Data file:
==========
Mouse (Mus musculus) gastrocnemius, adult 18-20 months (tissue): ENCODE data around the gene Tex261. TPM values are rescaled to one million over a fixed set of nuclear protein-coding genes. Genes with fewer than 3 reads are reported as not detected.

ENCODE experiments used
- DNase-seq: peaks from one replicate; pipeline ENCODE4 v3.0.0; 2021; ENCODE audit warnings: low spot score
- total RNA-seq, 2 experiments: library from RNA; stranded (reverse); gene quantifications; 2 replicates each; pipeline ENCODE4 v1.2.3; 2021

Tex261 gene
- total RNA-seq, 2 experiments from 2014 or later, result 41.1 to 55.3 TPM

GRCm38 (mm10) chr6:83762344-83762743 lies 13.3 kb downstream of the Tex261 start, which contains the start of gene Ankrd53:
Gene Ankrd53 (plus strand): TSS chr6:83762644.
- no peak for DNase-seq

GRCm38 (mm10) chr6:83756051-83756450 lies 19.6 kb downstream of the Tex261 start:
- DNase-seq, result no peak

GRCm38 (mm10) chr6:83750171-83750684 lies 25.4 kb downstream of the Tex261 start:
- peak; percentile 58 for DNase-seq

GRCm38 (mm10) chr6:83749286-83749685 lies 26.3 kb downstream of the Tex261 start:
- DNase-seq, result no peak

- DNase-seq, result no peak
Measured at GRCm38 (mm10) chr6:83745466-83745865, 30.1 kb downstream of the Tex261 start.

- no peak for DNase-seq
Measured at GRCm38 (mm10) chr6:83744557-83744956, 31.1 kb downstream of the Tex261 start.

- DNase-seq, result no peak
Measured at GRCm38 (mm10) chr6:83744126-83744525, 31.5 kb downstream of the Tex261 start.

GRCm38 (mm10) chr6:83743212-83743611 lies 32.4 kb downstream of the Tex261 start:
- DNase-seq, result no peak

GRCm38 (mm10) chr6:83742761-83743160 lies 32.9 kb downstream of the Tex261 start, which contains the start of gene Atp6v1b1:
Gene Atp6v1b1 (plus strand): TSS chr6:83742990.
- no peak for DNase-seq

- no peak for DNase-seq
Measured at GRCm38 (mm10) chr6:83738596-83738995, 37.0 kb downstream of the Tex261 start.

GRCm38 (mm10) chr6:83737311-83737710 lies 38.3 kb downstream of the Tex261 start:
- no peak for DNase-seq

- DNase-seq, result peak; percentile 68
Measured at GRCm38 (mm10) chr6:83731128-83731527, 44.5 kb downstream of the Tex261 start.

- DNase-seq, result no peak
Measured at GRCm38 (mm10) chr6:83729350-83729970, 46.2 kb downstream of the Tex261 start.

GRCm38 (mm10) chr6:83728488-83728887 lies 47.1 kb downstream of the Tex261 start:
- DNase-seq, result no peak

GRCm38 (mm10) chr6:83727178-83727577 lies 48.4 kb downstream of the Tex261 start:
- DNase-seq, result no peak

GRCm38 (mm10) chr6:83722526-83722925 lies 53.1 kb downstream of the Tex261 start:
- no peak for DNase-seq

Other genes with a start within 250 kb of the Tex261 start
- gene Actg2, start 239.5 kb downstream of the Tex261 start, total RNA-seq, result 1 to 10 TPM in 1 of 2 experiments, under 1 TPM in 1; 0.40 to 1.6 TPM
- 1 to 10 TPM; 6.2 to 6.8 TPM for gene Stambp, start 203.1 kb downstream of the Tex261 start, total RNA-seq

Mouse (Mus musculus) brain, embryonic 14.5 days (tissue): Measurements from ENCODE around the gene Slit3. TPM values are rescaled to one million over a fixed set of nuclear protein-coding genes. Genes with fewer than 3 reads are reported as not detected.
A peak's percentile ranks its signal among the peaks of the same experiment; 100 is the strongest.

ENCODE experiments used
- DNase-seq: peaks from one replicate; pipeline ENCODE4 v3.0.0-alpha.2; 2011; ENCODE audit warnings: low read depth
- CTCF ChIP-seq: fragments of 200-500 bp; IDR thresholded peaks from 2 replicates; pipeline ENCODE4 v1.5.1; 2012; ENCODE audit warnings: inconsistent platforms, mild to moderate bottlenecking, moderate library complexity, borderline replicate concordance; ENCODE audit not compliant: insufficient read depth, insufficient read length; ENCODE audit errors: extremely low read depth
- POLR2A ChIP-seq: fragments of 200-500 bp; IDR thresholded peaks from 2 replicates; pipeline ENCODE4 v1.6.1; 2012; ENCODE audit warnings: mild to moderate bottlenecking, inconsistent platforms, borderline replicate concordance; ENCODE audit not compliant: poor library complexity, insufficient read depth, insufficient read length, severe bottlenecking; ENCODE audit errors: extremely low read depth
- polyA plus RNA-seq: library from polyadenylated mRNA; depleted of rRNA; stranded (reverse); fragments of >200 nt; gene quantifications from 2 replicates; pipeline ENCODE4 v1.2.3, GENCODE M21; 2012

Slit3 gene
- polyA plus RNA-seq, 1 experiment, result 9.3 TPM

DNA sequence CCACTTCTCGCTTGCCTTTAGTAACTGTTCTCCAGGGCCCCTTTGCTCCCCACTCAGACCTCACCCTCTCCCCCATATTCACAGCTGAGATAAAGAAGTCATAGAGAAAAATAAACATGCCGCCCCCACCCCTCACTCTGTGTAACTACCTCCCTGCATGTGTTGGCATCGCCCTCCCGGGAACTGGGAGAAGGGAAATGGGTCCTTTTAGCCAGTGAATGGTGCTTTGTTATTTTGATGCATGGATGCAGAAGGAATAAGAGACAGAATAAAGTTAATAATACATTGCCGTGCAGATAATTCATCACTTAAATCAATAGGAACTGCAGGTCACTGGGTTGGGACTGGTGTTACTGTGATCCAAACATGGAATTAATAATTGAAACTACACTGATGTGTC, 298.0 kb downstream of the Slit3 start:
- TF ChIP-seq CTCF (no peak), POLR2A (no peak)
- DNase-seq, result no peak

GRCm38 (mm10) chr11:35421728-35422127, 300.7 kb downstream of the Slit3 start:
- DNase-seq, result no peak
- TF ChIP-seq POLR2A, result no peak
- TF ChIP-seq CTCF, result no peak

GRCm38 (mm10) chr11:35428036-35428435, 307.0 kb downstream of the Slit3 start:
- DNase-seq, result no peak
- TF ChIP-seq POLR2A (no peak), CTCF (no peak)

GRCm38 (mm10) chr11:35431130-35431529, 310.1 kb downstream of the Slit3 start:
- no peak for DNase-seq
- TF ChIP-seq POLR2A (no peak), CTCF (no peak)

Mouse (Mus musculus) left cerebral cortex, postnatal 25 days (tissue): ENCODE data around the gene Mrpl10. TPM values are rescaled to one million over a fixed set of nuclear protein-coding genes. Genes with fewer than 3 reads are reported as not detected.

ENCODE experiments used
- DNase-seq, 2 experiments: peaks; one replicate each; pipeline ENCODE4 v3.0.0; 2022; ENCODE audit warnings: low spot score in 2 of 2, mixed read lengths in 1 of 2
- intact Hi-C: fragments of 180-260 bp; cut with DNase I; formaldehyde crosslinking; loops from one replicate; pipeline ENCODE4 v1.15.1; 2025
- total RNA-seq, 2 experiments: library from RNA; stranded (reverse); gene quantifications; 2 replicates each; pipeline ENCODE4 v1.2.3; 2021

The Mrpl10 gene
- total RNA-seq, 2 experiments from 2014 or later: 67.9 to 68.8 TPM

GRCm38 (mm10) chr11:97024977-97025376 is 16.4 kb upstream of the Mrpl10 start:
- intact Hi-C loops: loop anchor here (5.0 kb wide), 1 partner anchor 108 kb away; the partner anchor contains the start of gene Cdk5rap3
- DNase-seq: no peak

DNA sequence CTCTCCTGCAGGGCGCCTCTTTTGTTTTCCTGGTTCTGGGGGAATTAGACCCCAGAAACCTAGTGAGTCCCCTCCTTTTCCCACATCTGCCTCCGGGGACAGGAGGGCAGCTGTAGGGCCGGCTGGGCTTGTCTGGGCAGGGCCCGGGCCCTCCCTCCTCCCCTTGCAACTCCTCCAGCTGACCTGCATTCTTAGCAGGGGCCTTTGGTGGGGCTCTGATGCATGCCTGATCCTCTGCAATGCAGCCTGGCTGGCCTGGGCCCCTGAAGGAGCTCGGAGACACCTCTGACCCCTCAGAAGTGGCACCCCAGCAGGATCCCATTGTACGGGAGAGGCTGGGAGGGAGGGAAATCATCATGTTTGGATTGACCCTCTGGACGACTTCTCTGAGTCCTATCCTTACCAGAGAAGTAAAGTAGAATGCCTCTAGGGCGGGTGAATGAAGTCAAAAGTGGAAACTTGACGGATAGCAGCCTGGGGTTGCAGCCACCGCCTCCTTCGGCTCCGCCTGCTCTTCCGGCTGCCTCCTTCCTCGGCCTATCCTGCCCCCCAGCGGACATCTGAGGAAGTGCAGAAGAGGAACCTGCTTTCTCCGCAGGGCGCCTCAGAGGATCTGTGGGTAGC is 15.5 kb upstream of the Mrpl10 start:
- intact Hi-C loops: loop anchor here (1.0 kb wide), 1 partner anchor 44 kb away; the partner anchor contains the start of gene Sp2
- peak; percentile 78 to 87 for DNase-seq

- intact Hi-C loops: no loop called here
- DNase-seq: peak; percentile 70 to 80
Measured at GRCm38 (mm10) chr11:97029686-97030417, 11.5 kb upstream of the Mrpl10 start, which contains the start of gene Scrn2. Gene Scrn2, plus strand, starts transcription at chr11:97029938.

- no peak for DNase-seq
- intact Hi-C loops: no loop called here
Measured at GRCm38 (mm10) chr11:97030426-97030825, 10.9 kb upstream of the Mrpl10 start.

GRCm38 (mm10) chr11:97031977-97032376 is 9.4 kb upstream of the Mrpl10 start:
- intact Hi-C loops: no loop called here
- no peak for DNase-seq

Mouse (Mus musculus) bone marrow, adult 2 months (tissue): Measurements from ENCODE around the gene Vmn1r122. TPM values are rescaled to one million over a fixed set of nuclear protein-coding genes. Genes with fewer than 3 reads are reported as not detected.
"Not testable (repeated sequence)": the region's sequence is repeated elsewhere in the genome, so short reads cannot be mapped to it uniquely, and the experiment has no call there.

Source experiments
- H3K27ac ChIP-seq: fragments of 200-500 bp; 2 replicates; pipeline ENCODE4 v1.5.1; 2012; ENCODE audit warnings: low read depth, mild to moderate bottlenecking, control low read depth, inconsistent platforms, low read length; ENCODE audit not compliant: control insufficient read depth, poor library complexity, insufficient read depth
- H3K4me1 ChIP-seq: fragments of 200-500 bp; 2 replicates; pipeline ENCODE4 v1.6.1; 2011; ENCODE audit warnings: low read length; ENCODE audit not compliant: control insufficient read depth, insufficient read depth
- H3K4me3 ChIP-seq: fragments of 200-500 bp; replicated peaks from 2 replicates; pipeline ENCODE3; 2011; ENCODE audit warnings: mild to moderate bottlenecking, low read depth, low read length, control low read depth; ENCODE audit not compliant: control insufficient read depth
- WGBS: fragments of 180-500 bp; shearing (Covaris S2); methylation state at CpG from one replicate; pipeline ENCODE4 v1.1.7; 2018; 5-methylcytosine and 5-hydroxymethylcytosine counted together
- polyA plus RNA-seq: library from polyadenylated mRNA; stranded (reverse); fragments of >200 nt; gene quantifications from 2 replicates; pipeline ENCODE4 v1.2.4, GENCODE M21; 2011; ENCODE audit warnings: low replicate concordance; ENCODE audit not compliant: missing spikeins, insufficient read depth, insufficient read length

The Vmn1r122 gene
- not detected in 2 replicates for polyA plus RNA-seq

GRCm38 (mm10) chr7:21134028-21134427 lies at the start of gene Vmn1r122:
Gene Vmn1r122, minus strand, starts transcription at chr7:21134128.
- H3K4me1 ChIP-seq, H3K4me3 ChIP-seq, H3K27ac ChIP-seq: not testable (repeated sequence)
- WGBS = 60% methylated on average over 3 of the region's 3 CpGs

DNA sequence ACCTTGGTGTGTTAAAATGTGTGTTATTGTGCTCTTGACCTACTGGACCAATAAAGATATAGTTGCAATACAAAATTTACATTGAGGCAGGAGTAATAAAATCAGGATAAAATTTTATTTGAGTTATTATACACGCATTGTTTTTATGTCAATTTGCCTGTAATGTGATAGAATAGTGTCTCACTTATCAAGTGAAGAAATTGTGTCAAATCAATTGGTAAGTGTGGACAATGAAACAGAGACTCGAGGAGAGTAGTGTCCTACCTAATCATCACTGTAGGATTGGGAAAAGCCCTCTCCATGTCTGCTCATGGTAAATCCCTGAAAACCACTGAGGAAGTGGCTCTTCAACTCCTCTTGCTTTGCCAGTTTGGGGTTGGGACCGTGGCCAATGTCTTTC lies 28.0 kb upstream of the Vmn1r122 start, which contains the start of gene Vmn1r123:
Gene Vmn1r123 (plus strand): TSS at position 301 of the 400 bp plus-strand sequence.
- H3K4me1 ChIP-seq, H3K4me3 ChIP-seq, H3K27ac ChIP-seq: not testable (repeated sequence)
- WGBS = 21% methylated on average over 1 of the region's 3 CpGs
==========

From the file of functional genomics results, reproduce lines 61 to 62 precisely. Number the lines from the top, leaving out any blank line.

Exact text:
- DNase-seq, result no peak
- TF ChIP-seq POLR2A (no peak), CTCF (no peak)